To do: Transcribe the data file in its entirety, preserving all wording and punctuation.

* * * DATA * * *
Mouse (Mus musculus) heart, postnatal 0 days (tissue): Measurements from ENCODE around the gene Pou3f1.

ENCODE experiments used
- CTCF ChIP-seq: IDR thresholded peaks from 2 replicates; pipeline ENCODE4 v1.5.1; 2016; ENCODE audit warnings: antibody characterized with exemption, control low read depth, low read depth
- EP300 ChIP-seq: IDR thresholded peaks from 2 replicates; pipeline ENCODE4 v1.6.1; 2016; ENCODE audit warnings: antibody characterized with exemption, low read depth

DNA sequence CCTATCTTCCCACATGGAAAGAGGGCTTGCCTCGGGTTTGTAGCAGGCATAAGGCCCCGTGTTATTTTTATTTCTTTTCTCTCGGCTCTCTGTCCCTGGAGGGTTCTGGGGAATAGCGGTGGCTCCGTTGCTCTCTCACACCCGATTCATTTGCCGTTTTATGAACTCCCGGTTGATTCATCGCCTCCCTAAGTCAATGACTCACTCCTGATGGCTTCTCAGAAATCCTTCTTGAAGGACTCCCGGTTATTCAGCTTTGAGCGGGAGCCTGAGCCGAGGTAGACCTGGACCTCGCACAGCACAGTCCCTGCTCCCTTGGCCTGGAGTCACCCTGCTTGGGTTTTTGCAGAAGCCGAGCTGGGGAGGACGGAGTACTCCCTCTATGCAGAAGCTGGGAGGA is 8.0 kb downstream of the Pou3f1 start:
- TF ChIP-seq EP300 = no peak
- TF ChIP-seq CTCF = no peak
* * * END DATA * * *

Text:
Mouse (Mus musculus) heart, postnatal 0 days (tissue): Measurements from ENCODE around the gene Pou3f1.

ENCODE experiments used
- CTCF ChIP-seq: IDR thresholded peaks from 2 replicates; pipeline ENCODE4 v1.5.1; 2016; ENCODE audit warnings: antibody characterized with exemption, control low read depth, low read depth
- EP300 ChIP-seq: IDR thresholded peaks from 2 replicates; pipeline ENCODE4 v1.6.1; 2016; ENCODE audit warnings: antibody characterized with exemption, low read depth

DNA sequence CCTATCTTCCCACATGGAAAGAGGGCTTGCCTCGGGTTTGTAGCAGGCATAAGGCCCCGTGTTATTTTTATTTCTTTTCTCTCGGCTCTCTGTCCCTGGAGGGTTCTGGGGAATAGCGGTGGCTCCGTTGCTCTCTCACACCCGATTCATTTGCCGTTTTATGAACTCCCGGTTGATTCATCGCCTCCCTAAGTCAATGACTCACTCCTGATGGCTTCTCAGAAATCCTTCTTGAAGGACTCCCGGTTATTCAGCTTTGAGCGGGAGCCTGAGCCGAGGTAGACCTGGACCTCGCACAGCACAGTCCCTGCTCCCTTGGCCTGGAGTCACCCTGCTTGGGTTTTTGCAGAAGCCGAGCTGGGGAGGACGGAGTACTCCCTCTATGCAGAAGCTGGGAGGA is 8.0 kb downstream of the Pou3f1 start:
- TF ChIP-seq EP300 = no peak
- TF ChIP-seq CTCF = no peak